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Somerset Historic Environment Record

23564

Site Name: Ponters Ball (linear earthwork), Havyatt
SCHEDULED MONUMENT: Ponters Ball linear earthwork [No:402]
Civil Parish: Glastonbury
Comprises:
PRN 16693Excavation (1970), Ponters Ball, Havyatt, Glastonbury
PRN 18402Excavation (1909), Ponters Ball, Havyatt
Grid Ref: ST 5346 3822 (ST 53 NW)
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Public access:

The public accessibility of this site is unknown but it should be visible from a public right of way. Please assume that the site is private property. [Information last updated on 17 December 2002]

Details:

Linear earthwork about 15ft high and ditched on the E. Probably formed a defensive barrier continuous with the "New Ditch" earthwork 3 miles to the SW. {1}

Sectioned by Bulleid in 1909, see PRN 18402. {2}

The earthwork is similar to New Ditch but of more formidable construction. Gap through which the modern road passes appears to be original. Excavation in 1970 (PRN 16693) appears to date Ponter's Ball, at least at the point examined, to the C12 or later. {3}

Radford suggests Ponter's Ball as part of a great Celtic sanctuary, probably C3BC. {4}

Could also be sub Roman and connected with the Dark Age occupation on Glastonbury Tor. {5}

The dyke crosses the E-W ridge from Glastonbury to Pennard at a point where it rises slightly with a lower "saddle" to the W. Very gentle slopes down to the N and S. The dyke is highest where the modern road runs through and this, together with the staggered junction on each side of the road, suggests the gap is original and the most important part. N of the road the dyke is of well rounded appearance. Prominent from both the W and E. Wide ditch and no counterscarp. Some slumping and disturbance on the E face. Buff clay beneath a thin topsoil has been exposed by cattle poaching near the N end. For the last 50m the bank and ditch decrease in regularity and amplitude, finally fading out at the hedge with the real trace of it beyond. Generally well preserved. To the S of the road the dyke is rather sinuous and gradually decreasing in height. The ditch is much less evident and the bank is rather spread. Runs down very gradual sloping ground and the exact terminal is difficult to see. {7}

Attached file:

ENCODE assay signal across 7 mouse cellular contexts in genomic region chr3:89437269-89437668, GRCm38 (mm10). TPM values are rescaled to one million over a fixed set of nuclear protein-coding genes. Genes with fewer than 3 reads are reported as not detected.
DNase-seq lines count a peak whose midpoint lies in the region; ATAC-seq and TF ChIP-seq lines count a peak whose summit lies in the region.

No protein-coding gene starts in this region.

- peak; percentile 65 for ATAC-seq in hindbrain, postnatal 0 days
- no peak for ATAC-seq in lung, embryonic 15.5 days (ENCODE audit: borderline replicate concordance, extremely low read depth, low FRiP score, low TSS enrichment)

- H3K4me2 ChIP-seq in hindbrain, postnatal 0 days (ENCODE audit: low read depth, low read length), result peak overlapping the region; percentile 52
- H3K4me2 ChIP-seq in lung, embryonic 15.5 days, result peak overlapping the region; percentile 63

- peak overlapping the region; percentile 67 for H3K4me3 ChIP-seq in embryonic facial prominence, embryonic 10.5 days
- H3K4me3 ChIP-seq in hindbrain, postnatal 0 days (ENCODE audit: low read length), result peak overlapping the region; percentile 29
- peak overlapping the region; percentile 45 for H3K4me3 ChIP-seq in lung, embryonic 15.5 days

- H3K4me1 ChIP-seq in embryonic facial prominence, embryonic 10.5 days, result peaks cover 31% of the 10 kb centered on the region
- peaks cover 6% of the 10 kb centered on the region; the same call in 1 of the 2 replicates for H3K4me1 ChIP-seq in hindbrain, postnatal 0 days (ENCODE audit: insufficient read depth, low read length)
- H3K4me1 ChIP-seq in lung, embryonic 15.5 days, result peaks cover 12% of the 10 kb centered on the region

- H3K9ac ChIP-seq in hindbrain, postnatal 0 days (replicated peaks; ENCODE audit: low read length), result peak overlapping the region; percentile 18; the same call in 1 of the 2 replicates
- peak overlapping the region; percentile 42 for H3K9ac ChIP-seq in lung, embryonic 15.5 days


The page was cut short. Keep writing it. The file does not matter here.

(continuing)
The earthwork appears to end, both to N and S, about the 32ft contour. It may continue further under later alluvial deposits. But if it originally ended where it does now it may have been used and constructed at a time when the sea or marsh level had reached this height. It can hardly be regarded as a defensive work like the rampart of a hillfort - the area defended is too large, the earthwork too long and would be easily bypassed. Must be seen as a territorial earthwork, either for political or stock protection purposes, or even a religious boundary marking the units of prehistoric sacred area. {9}

The monument is, in general, stable under good grass cover but some scrub growth is evident to the S of the road. {10}

References:

1 Mention - Page, W. Victoria History of the County of Somerset.  Vol. 2 (1911), 523-4.
2 Mention - Anon. Ponter's Ball. Somerset Archaeology and Natural History  72 (1926), lvii-lviii (page lvii-lviii)
3 Detailed records - Ordnance Survey Archaeology Division 1978 ST53NW3 (SCC Planning Department)
4 Mention - Radford, CAR. Glastonbury Abbey (1966 ), 3-4
5 Mention - Rahtz, P et al. Medieval sites in the Mendip, Cotswold, Wye Valley and Brstol Region. Bristol Archaeological Research Group field guides no 3, 9
6 Mention - Fowler, PJ (ed). Archaeology and the Landscape (1972), 199
7 Site visit report - Burrow, I (8.11.1979) in HER files
8 Mention - Rahtz, P. Excavations on Glastonbury Tor, Somerset 1964-6. Archaeological Journal (1971), 4
9 Description - Rahtz, P. Glastonbury (1993), 23-28
10 Detailed records - Graham, A [Alan]. English Heritage Field Monument Warden (5/8/1998) Location: HER files.

Record created in May 1985

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